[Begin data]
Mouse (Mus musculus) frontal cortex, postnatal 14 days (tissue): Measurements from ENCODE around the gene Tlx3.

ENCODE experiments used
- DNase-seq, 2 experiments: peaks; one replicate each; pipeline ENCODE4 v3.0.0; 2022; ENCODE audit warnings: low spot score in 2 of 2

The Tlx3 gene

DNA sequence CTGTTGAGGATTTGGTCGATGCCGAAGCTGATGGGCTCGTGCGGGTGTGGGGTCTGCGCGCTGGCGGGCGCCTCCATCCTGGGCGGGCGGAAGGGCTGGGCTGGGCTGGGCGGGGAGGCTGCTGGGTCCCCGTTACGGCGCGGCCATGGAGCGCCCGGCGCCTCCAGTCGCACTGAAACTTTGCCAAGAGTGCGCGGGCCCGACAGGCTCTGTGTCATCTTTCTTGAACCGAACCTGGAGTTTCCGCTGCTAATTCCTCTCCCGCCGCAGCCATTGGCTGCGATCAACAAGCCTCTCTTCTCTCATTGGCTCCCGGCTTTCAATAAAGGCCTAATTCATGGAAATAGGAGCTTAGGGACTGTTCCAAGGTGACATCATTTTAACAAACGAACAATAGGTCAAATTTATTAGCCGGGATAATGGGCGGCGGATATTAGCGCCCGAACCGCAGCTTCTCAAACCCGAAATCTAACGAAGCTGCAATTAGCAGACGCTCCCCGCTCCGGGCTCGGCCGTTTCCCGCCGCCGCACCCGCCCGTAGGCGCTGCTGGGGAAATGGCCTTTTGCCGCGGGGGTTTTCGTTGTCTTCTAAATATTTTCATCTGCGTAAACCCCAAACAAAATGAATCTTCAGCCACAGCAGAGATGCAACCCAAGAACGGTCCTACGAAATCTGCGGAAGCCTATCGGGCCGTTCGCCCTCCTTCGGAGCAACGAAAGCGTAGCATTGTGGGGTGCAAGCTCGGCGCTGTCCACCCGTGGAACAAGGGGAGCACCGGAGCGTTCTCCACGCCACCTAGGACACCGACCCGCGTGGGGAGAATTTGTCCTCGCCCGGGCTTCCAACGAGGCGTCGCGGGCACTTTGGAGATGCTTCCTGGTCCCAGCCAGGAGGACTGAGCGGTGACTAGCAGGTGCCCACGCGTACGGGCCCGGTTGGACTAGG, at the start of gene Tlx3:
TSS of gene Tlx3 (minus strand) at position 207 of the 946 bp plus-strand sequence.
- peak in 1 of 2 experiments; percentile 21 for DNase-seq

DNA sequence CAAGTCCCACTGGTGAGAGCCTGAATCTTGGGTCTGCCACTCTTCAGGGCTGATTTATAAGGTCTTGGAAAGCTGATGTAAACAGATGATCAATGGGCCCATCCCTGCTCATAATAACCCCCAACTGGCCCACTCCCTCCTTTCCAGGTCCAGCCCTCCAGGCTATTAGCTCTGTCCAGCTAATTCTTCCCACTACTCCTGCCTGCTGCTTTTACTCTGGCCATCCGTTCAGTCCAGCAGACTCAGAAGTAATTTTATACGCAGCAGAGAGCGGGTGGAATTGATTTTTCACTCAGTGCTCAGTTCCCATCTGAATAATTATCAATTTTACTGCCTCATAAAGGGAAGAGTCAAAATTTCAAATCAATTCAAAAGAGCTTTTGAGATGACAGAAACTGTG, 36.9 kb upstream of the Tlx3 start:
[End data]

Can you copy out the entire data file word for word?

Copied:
Mouse (Mus musculus) frontal cortex, postnatal 14 days (tissue): Measurements from ENCODE around the gene Tlx3.

ENCODE experiments used
- DNase-seq, 2 experiments: peaks; one replicate each; pipeline ENCODE4 v3.0.0; 2022; ENCODE audit warnings: low spot score in 2 of 2

The Tlx3 gene

DNA sequence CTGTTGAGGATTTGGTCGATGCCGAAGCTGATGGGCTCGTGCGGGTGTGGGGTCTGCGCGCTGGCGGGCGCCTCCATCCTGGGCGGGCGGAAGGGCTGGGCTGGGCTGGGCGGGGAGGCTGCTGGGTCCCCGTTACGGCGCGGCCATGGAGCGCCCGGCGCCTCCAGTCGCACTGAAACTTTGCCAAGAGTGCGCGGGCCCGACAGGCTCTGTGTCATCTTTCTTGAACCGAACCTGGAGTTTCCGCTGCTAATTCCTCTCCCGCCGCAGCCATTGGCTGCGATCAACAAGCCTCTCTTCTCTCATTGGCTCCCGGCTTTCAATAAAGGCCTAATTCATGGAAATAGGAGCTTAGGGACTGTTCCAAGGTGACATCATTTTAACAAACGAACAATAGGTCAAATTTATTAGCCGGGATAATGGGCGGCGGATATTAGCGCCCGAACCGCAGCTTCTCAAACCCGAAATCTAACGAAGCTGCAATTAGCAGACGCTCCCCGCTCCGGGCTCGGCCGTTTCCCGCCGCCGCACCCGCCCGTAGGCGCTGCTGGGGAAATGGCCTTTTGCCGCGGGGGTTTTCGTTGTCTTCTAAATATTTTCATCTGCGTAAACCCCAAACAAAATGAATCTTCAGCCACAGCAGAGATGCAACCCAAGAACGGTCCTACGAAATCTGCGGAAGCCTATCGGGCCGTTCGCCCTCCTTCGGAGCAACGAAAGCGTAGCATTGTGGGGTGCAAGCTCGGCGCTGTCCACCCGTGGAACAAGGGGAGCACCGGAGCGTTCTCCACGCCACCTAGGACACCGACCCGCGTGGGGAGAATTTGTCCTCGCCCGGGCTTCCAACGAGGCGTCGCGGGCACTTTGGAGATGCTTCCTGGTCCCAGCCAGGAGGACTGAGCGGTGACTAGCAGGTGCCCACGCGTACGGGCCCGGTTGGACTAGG, at the start of gene Tlx3:
TSS of gene Tlx3 (minus strand) at position 207 of the 946 bp plus-strand sequence.
- peak in 1 of 2 experiments; percentile 21 for DNase-seq

DNA sequence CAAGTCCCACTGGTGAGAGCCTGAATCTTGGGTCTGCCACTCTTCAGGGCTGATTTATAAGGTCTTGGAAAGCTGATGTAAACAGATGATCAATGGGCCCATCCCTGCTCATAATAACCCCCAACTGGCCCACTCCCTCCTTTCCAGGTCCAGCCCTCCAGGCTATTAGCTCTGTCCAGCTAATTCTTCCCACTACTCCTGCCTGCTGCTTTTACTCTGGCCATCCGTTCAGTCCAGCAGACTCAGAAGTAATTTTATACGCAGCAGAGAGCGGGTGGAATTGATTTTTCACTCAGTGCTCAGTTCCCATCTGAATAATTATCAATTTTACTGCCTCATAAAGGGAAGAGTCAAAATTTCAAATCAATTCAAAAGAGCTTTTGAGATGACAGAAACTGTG, 36.9 kb upstream of the Tlx3 start: